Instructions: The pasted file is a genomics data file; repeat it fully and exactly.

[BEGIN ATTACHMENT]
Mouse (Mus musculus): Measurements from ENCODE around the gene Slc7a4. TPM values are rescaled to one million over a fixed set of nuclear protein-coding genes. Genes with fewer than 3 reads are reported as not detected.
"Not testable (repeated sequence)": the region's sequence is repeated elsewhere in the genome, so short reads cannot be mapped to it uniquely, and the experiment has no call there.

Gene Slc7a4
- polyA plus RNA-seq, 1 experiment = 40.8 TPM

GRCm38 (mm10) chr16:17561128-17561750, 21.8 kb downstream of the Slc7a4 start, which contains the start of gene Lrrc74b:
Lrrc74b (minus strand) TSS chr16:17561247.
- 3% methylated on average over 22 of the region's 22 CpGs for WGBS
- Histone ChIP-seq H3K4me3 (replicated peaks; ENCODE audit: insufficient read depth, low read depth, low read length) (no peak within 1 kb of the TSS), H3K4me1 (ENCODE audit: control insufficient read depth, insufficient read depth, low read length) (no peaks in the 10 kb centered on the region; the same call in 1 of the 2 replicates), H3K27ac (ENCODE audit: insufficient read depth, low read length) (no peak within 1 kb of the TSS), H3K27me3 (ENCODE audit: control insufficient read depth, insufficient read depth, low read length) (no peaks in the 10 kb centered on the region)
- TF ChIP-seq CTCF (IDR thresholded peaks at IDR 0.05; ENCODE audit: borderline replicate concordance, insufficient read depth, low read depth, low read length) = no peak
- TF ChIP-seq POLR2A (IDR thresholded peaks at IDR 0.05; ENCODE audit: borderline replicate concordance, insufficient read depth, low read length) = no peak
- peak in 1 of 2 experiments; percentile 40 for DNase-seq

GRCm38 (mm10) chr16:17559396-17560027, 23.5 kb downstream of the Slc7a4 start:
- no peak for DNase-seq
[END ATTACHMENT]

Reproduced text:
Mouse (Mus musculus): Measurements from ENCODE around the gene Slc7a4. TPM values are rescaled to one million over a fixed set of nuclear protein-coding genes. Genes with fewer than 3 reads are reported as not detected.
"Not testable (repeated sequence)": the region's sequence is repeated elsewhere in the genome, so short reads cannot be mapped to it uniquely, and the experiment has no call there.

Gene Slc7a4
- polyA plus RNA-seq, 1 experiment = 40.8 TPM

GRCm38 (mm10) chr16:17561128-17561750, 21.8 kb downstream of the Slc7a4 start, which contains the start of gene Lrrc74b:
Lrrc74b (minus strand) TSS chr16:17561247.
- 3% methylated on average over 22 of the region's 22 CpGs for WGBS
- Histone ChIP-seq H3K4me3 (replicated peaks; ENCODE audit: insufficient read depth, low read depth, low read length) (no peak within 1 kb of the TSS), H3K4me1 (ENCODE audit: control insufficient read depth, insufficient read depth, low read length) (no peaks in the 10 kb centered on the region; the same call in 1 of the 2 replicates), H3K27ac (ENCODE audit: insufficient read depth, low read length) (no peak within 1 kb of the TSS), H3K27me3 (ENCODE audit: control insufficient read depth, insufficient read depth, low read length) (no peaks in the 10 kb centered on the region)
- TF ChIP-seq CTCF (IDR thresholded peaks at IDR 0.05; ENCODE audit: borderline replicate concordance, insufficient read depth, low read depth, low read length) = no peak
- TF ChIP-seq POLR2A (IDR thresholded peaks at IDR 0.05; ENCODE audit: borderline replicate concordance, insufficient read depth, low read length) = no peak
- peak in 1 of 2 experiments; percentile 40 for DNase-seq

GRCm38 (mm10) chr16:17559396-17560027, 23.5 kb downstream of the Slc7a4 start:
- no peak for DNase-seq